I was raised in a very religious environment and got to hear more than my fair share of stories from the Bible. Without a doubt, one of my favorites was the story of the Tower of Babel. The Book of Genesis mentions the tower being built on the plain of Shinar, in or around Mesopotamia. The intent of the tower was to break the bonds of earth and allow the people of that region unfettered access to heaven. Evidently some believed salvation was more dependent on the ability to climb steps than it was to lead a virtuous life. When God got wind of this, He concluded that His entrance requirements were a bit higher, no pun intended. He decided to put an end to the building project: "Come, let us go down, and there confound their language, that they may not understand one another's speech." Boy did that ever do the trick … and still does. Finding a common language on today's work site can be a real challenge even when the language being spoken is common to everyone.

There is something about a construction site that brings out the best in miscommunications, misunderstandings and just chaos in general. Now bear in mind that this isn't happening at a time when we are "communications-challenged." Indeed, the vast majority of us walk around with the means to talk with just about anyone we want to regardless of where they are on this planet. When my wife was on a business trip to Japan, she talked daily with my two daughters and me. I enjoyed the photograph of the bamboo forest she toured … sent as she was touring it.

Some think the speed in which information is delivered is a game-changer and facilitates progress. Perhaps, but not always. Nothing is going to happen until a decision is made, and, if I've learned anything, it's that a wealth of information doesn't mean decisions are made any faster (and, for some, it can prolong the process). To that point, over the years I've learned some techniques that have served me well when working with homeowners to make good decisions. Here are some key ideas we should all embrace when working with wood flooring clients:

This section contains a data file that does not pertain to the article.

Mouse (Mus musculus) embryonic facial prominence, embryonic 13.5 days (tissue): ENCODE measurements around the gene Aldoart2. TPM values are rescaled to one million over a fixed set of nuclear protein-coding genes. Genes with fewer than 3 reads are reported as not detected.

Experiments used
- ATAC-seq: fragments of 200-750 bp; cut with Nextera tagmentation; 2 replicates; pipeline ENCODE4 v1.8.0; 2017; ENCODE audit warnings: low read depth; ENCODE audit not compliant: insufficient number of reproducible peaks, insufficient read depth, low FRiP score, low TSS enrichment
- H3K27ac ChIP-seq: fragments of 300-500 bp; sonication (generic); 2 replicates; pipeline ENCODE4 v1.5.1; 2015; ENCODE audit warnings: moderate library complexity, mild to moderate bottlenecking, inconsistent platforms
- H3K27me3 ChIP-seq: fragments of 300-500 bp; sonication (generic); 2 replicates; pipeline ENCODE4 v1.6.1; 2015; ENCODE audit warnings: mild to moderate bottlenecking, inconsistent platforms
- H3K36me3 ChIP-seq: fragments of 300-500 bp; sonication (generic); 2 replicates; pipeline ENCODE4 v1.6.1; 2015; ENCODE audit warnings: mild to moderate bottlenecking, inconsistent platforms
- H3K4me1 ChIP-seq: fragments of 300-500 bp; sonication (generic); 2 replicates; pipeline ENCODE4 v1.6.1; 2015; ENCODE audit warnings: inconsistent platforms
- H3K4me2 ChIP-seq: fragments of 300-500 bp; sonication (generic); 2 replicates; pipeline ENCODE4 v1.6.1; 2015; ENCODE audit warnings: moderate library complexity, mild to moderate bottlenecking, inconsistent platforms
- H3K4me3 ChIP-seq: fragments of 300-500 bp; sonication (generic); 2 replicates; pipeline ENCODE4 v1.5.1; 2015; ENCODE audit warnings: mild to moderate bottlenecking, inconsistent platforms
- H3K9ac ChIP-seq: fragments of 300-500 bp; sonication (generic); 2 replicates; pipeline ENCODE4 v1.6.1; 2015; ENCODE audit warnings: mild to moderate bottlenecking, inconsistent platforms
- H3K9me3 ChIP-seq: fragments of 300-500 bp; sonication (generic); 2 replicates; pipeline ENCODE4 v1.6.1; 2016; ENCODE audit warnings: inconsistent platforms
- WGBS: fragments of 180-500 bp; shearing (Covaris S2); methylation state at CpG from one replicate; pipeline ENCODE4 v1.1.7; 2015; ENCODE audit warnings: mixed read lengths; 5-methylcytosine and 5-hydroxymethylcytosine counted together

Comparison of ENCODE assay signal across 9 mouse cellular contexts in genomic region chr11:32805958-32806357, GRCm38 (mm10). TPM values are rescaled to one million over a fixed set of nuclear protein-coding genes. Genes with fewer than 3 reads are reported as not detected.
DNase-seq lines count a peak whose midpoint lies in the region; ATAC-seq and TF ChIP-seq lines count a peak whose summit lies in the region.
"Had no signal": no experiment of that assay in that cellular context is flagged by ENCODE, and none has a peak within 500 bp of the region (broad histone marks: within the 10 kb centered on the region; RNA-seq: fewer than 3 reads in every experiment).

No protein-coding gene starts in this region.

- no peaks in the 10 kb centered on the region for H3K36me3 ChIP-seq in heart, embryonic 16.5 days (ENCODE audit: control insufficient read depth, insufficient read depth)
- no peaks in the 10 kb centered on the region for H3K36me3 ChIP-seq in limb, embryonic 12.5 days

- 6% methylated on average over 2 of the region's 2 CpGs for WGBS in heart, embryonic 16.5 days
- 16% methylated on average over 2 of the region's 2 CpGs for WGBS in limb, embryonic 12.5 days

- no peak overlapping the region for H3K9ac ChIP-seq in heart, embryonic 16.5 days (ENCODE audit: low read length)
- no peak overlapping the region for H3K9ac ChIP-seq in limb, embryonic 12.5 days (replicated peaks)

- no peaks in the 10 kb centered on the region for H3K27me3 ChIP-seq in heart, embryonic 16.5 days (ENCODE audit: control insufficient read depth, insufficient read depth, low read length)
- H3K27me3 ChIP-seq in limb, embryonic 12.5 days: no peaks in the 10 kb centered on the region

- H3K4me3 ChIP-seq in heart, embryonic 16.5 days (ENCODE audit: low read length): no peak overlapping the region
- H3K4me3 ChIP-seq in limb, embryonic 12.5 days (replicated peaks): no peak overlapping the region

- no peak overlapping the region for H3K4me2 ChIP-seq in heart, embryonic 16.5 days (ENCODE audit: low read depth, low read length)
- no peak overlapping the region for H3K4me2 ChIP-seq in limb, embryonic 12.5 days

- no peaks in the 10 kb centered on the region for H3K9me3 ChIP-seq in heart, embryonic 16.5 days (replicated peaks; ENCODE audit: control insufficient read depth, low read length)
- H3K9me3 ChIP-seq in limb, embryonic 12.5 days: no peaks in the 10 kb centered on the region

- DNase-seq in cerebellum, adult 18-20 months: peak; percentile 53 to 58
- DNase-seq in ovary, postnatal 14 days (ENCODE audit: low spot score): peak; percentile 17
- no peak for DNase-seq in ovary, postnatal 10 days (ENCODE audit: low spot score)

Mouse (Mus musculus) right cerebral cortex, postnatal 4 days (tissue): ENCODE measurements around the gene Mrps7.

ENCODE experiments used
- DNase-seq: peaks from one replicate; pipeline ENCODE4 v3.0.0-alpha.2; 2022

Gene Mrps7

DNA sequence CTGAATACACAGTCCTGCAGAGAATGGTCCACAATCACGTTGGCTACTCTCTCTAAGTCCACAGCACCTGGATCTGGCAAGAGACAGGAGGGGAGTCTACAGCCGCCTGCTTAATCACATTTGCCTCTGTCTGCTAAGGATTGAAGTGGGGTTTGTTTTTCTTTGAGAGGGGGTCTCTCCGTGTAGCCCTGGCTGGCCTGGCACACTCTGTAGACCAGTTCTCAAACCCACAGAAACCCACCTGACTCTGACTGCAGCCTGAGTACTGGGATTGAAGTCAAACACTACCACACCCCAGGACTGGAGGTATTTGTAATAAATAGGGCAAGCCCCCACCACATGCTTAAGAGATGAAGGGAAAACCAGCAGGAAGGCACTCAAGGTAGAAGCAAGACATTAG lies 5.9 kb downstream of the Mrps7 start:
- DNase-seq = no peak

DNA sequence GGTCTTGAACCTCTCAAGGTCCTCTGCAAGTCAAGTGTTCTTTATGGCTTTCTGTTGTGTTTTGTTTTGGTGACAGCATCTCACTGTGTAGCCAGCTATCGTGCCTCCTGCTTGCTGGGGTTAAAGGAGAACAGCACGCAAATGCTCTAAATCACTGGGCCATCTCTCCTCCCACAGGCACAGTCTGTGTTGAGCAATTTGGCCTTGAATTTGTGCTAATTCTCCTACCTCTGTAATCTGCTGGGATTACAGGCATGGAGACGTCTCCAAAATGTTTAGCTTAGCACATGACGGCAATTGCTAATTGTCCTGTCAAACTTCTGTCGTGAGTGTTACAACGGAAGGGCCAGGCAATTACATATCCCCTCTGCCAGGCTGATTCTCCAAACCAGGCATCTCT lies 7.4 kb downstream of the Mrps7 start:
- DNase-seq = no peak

Write it down. Nothing speaks with authority like the written word. You don't have to worry about the volume or ask for something to be repeated.

Document any work order changes. Anything that changes the amount of time, money and scope of work from the original quote absolutely, positively has to be put down in black and white. No excuses accepted.

What do you not want to see? Hands down, this is the best question you can ask the homeowner. Find out what offends their eye, blows their budget or adds time to the project, and work from there.

Don't make assumptions. As a teacher once told me, "There's an 'ass' in every assumption. Don't let it be you." Do not make other people's decisions for them.

Trust but verify. More than once a contractor or decorator has told me to do something that turned out to be wrong when I asked for the owner to confirm it.

Finish strong. Complete your work in control of the event, not throwing stuff on the truck and fleeing other trades or moving vans. People need to know about drying times, curing times, protection and care and maintenance procedures. Don't tell them about the points; give it to them in writing.

I once gave a talk to a group of general contractors about the final phases of a building project and called it "Frantic Finishes." To a person, they all agreed the propensity for problems, stress and confrontations escalates when a project enters the finishing phase. All the work going on at that point will be the first thing homeowners see when they enter the house, and that first impression better meet their criteria or there'll be hell to pay. This is an opportunity for you and your company to brand your work, bring order and structure to the job site and generate good will and positive PR. To do that, you need to connect a lot of dots, and the best way to do that is fluid communications.

Under the very best of circumstances, a construction site is controlled chaos. If there's any breakdown in communications, it usually has a chain reaction or ripple effect. Other trades and workers that were on time and budget can be thrown off stride, and the band can march into a pile of musical instruments. That may not be a problem in some situations, but when budgets, time and tempers are in short supply, you can bring things to a grinding halt. Just read your Bible and find out.

Also by Michael Purser:

Why We’re Never the Last Contractor on the Job Anymore

Giving the Past a New Future: Tackling Historic Restorations

The Low-Hanging Fruit: Old Floor Refinishing

Take Caution When Doing Restoration Work

The Missing Link: Are You Skipping a Step in Your Recoats?


Michael Purser started his company, Rosebud Co., in Atlanta in 1973 (for more information on Rosebud Co., visit www.rosebudfloors.com or visit the Facebook page at The Rosebud Company). His work has focused on restoring and preserving wood floors in older homes. He and his wife are empty nesters and enjoy spoiling Libby, their brindle boxer. Libby has a very good life.